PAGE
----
Hepatitis Information

Hepatitis A:

Source of the virus:

Hepatitis A Virus (HAV) is found in the stool (feces) of persons with hepatitis A.

Transmission:

HAV is usually spread from person to person by putting something in the mouth (even though it may look clean) that has been contaminated with the stool of a person with hepatitis A.

Prevention:

Hepatitis A vaccine is the best protection.

Short-term protection against hepatitis A is available from immune globulin. It can be given before and within 2 weeks after coming in contact with HAV.

Always wash your hands with soap and water after using the bathroom, changing a diaper, and before preparing and eating food.

Hepatitis B:

Source of the virus:

Occurs when blood from an infected person enters the body of a person who is not infected.

Transmission:

Hepatitis B Virus (HBV) is spread through:

  • Having sex with an infected person without using a condom (the efficacy of latex condoms in preventing infection with HBV is unknown, but their proper use may reduce transmission),
  • By sharing drugs, needles, or “works” when “shooting” drugs,
  • Through needle sticks or sharps exposures on the job,
  • Or from an infected mother to her baby during birth.

Prevention:

Hepatitis B vaccine is the best protection.

If you are having sex, but not with one steady partner, use latex condoms correctly and every time you have sex. The efficacy of latex condoms in preventing infection with HBV is unknown, but their proper use may reduce transmission.

Hepatitis C:

Source of the virus:

Occurs when blood from an infected person enters the body of a person who is not infected.

Transmission:

Hepatitis C (HCV) is spread through sharing needles or “works” when “shooting” drugs, through needle sticks or sharps exposures on the job, or from an infected mother to her baby during birth.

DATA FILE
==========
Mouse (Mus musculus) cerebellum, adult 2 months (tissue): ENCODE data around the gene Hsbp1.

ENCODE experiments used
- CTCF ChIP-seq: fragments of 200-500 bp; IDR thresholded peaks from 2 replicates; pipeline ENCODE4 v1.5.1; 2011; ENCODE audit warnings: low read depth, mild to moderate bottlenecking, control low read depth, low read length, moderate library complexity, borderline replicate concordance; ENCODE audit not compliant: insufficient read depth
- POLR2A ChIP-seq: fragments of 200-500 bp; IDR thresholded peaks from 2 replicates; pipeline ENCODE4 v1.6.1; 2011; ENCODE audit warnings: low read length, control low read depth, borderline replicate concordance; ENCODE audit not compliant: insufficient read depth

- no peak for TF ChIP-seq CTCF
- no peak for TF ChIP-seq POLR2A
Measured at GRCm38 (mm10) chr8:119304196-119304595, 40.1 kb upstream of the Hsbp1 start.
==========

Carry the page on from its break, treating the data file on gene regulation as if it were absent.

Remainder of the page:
Prevention:

There is no vaccine to prevent Hepatitis C.

  • Do not shoot drugs; if you shoot drugs, stop and get into a treatment program; if you can’t stop, never share needles, syringes, water, or “works”, and get vaccinated against Hepatitis A & B.
  • Do not share personal care items that might have blood on them (razors, toothbrushes).
  • If you are a health care or public safety worker, always follow routine barrier precautions and safely handle needles and other sharps; get vaccinated against Hepatitis B.
  • Consider the risks if you are thinking about getting a tattoo or body piercing. You might get infected if the tools have someone else’s blood on them or if the artist or piercer does not follow good health practices.

For more information on hepatitis education and prevention, please visit the Centers for Disease Control and Prevention web site: http://www.cdc.gov/ncidod/diseases/hepatitis/.

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The mission of the Southern Arizona AIDS Foundation is to cultivate a healthy and stigma-free society through transformative action.